Central banks reaction, not inflation numbers, drive FX rates
March 10, 2021 @ 19:09 +03:00
US Consumer prices rose by 0.4% over February, and by 1.7% y/y, after 1.4% in January. The data was in line with expectations but barely relieves the main fear of the markets of price rises acceleration. Food and energy prices are pulling the index up, and clothing, healthcare products and services (ex-energy) dragging down.
Accelerating price growth at low rates undermines the dollar’s value, taking real bond yields deep into negative territory. But this is a policy pursued by many central banks, so the effect is only seen in the prices of exchange-traded assets and commodities.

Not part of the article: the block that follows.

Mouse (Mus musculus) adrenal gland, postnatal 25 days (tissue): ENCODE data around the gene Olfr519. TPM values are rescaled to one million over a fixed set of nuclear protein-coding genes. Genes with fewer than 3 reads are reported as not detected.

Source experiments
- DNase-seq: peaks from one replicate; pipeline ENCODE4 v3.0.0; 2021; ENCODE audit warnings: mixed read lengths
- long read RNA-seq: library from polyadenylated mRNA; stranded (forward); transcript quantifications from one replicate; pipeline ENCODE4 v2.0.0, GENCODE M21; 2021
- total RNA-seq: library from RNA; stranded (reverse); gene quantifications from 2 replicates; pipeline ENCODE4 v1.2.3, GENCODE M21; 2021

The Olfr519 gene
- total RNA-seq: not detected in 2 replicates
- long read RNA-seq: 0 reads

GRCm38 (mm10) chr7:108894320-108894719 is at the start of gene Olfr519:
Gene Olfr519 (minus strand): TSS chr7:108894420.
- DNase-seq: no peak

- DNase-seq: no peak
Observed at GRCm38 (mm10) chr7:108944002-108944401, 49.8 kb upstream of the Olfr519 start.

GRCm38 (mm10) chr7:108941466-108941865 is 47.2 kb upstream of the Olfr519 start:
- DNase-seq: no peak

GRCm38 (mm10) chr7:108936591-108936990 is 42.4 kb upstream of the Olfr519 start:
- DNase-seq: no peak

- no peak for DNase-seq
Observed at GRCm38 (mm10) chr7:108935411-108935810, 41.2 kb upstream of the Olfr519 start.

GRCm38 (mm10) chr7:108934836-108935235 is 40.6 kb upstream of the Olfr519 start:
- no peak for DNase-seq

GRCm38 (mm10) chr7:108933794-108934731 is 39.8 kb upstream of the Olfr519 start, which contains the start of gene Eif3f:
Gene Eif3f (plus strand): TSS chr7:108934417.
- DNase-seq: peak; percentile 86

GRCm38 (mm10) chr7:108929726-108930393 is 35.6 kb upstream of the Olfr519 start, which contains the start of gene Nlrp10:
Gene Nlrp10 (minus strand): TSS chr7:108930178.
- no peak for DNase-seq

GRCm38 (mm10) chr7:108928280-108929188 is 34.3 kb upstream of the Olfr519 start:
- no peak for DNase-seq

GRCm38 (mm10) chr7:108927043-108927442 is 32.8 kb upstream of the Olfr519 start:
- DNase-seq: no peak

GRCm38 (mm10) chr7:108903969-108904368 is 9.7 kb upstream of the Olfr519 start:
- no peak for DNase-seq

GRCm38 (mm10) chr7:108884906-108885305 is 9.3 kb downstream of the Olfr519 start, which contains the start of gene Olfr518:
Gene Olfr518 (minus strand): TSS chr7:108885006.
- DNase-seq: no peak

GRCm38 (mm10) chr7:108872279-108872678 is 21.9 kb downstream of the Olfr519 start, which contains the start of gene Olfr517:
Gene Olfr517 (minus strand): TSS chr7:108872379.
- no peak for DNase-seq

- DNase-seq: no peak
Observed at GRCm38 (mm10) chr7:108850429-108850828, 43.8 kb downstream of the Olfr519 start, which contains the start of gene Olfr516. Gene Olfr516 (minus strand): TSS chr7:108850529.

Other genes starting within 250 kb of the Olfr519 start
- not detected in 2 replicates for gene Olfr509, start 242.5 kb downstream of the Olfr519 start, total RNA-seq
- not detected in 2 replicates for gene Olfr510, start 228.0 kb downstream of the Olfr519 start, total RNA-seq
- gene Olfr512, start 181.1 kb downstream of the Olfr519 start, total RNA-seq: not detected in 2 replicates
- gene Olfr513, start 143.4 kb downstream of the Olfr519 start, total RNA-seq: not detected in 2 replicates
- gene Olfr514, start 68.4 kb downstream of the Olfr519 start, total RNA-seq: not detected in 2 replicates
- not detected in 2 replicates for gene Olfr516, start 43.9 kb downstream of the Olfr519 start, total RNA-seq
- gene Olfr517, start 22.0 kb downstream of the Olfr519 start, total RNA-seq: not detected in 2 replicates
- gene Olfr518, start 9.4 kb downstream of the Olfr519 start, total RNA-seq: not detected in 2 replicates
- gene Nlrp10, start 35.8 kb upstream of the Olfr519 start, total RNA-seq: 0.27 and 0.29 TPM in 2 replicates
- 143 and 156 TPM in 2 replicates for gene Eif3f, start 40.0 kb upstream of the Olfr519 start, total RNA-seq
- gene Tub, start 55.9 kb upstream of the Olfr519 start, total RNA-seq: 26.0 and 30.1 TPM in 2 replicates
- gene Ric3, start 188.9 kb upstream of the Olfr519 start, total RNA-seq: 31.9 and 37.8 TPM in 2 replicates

The lasting effect on the dollar may come from the policy divergence with other central banks. In the early 2000s, the Fed kept the interest rate lower for longer compared to others, which caused a multi-year pressure on USD. In contrast, after the global financial crisis, the Fed was the first to mark a U-turn towards policy normalisation, which predetermined the upward USD trend in 2014-2016.
The FxPro Analyst Team